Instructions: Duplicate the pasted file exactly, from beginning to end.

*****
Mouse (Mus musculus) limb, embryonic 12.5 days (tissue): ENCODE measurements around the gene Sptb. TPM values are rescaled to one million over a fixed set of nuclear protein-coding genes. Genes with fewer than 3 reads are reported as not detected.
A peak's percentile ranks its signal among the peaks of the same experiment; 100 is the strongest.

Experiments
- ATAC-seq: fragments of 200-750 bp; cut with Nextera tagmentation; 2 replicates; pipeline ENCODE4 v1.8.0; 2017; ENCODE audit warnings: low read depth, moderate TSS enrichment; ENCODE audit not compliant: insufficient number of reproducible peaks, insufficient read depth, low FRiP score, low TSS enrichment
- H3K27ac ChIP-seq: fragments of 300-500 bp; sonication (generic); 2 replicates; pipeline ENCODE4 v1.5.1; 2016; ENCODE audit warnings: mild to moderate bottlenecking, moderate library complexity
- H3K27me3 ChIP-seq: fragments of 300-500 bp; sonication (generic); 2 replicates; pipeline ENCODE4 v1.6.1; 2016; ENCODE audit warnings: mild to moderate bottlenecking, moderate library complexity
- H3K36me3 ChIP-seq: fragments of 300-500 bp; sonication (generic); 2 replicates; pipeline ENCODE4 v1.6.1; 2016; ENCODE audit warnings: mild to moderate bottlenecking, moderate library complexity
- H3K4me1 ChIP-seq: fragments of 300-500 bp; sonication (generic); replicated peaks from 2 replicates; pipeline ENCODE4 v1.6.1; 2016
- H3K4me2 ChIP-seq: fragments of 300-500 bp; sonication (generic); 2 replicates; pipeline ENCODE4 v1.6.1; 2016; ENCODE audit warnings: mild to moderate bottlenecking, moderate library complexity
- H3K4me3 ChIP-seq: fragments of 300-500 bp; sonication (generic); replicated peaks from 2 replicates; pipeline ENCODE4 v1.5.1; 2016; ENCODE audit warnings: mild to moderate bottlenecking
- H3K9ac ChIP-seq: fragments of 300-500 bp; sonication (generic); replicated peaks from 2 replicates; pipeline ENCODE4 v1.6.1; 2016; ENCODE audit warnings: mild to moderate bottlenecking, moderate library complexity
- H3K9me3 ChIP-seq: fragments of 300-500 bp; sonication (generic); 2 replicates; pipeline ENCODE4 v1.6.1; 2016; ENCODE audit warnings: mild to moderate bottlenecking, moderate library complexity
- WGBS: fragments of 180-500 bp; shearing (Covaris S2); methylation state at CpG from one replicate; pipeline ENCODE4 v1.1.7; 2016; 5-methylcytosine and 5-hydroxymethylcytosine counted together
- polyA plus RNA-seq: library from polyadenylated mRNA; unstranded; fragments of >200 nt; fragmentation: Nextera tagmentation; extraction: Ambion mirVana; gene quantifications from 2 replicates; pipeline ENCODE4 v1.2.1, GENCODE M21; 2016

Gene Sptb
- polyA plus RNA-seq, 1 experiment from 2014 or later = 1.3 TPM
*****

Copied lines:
Mouse (Mus musculus) limb, embryonic 12.5 days (tissue): ENCODE measurements around the gene Sptb. TPM values are rescaled to one million over a fixed set of nuclear protein-coding genes. Genes with fewer than 3 reads are reported as not detected.
A peak's percentile ranks its signal among the peaks of the same experiment; 100 is the strongest.

Experiments
- ATAC-seq: fragments of 200-750 bp; cut with Nextera tagmentation; 2 replicates; pipeline ENCODE4 v1.8.0; 2017; ENCODE audit warnings: low read depth, moderate TSS enrichment; ENCODE audit not compliant: insufficient number of reproducible peaks, insufficient read depth, low FRiP score, low TSS enrichment
- H3K27ac ChIP-seq: fragments of 300-500 bp; sonication (generic); 2 replicates; pipeline ENCODE4 v1.5.1; 2016; ENCODE audit warnings: mild to moderate bottlenecking, moderate library complexity
- H3K27me3 ChIP-seq: fragments of 300-500 bp; sonication (generic); 2 replicates; pipeline ENCODE4 v1.6.1; 2016; ENCODE audit warnings: mild to moderate bottlenecking, moderate library complexity
- H3K36me3 ChIP-seq: fragments of 300-500 bp; sonication (generic); 2 replicates; pipeline ENCODE4 v1.6.1; 2016; ENCODE audit warnings: mild to moderate bottlenecking, moderate library complexity
- H3K4me1 ChIP-seq: fragments of 300-500 bp; sonication (generic); replicated peaks from 2 replicates; pipeline ENCODE4 v1.6.1; 2016
- H3K4me2 ChIP-seq: fragments of 300-500 bp; sonication (generic); 2 replicates; pipeline ENCODE4 v1.6.1; 2016; ENCODE audit warnings: mild to moderate bottlenecking, moderate library complexity
- H3K4me3 ChIP-seq: fragments of 300-500 bp; sonication (generic); replicated peaks from 2 replicates; pipeline ENCODE4 v1.5.1; 2016; ENCODE audit warnings: mild to moderate bottlenecking
- H3K9ac ChIP-seq: fragments of 300-500 bp; sonication (generic); replicated peaks from 2 replicates; pipeline ENCODE4 v1.6.1; 2016; ENCODE audit warnings: mild to moderate bottlenecking, moderate library complexity
- H3K9me3 ChIP-seq: fragments of 300-500 bp; sonication (generic); 2 replicates; pipeline ENCODE4 v1.6.1; 2016; ENCODE audit warnings: mild to moderate bottlenecking, moderate library complexity
- WGBS: fragments of 180-500 bp; shearing (Covaris S2); methylation state at CpG from one replicate; pipeline ENCODE4 v1.1.7; 2016; 5-methylcytosine and 5-hydroxymethylcytosine counted together
- polyA plus RNA-seq: library from polyadenylated mRNA; unstranded; fragments of >200 nt; fragmentation: Nextera tagmentation; extraction: Ambion mirVana; gene quantifications from 2 replicates; pipeline ENCODE4 v1.2.1, GENCODE M21; 2016

Gene Sptb
- polyA plus RNA-seq, 1 experiment from 2014 or later = 1.3 TPM